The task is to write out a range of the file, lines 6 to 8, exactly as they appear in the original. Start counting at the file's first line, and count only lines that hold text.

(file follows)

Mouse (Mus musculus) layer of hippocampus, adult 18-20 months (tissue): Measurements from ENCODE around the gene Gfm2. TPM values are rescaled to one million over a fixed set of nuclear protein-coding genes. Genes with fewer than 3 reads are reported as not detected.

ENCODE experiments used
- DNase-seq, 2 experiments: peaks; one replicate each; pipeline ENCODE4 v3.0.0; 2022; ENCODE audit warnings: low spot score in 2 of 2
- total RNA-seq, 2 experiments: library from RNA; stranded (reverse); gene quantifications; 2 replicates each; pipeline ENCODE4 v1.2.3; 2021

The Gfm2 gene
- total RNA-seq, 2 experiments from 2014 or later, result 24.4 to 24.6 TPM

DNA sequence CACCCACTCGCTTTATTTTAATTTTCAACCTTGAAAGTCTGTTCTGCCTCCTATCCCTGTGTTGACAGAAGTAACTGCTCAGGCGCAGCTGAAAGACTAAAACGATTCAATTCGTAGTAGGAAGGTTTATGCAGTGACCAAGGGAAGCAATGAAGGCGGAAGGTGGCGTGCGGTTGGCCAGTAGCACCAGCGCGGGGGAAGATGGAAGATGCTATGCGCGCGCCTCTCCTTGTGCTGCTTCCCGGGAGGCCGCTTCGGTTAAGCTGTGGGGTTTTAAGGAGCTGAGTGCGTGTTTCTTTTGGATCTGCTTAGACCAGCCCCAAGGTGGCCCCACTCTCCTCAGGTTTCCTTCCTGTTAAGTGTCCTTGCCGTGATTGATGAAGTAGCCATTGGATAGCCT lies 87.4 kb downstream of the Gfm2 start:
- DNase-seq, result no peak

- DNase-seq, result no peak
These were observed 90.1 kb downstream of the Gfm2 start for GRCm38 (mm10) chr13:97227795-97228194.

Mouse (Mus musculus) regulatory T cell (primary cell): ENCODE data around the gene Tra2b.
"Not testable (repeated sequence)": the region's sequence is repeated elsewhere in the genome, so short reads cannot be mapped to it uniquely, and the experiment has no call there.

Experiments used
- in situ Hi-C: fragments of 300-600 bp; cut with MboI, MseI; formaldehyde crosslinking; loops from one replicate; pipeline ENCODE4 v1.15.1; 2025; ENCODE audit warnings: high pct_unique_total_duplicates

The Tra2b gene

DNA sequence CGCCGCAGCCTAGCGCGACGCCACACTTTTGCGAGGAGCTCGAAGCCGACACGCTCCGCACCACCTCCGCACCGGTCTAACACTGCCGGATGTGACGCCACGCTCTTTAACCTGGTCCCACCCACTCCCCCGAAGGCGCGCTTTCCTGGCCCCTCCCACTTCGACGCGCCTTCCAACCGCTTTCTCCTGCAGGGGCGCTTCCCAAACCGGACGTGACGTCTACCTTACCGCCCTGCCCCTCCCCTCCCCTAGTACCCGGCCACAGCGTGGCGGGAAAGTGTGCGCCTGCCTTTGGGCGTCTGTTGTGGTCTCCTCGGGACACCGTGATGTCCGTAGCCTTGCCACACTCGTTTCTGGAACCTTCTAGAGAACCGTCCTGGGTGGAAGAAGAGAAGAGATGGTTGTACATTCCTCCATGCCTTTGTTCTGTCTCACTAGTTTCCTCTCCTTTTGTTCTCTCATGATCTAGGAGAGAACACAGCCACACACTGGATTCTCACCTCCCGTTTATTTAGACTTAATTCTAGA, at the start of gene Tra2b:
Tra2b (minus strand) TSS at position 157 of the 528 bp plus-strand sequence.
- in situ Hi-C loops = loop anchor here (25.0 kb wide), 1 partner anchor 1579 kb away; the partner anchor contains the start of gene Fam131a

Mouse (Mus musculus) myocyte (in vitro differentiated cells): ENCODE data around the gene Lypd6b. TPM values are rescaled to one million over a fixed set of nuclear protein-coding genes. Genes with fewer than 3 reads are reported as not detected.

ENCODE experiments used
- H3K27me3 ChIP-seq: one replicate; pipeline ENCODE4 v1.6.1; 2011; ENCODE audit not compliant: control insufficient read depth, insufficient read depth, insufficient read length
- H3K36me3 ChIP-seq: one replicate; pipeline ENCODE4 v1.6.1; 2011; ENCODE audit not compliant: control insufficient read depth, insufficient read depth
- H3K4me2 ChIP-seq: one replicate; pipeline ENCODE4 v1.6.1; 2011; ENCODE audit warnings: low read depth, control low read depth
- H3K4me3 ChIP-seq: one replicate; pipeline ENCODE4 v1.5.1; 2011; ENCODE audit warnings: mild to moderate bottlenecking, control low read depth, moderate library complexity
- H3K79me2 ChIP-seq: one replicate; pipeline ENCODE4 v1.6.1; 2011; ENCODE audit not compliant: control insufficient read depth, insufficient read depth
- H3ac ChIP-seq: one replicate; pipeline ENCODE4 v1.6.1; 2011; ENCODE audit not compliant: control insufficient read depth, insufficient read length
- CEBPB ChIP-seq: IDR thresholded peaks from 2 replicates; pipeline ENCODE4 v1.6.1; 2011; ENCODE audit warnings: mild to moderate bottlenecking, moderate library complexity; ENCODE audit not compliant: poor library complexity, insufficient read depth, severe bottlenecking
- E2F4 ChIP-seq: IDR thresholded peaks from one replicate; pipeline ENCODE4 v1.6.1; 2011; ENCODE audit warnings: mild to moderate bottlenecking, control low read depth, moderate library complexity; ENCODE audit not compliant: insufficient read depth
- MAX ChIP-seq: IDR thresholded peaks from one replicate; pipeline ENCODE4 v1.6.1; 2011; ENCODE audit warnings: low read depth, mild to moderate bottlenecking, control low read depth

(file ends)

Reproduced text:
- total RNA-seq, 2 experiments from 2014 or later, result 24.4 to 24.6 TPM

DNA sequence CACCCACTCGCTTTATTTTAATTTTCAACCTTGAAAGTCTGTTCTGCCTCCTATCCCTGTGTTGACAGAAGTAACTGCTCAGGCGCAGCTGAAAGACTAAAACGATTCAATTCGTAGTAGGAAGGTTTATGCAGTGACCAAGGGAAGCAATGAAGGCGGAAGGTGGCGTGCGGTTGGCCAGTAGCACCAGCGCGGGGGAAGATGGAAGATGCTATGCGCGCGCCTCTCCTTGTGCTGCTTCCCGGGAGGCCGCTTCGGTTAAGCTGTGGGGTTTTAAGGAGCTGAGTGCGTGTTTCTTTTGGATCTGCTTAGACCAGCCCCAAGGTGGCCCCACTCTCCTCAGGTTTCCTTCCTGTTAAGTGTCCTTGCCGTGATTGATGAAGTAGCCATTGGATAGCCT lies 87.4 kb downstream of the Gfm2 start:
- DNase-seq, result no peak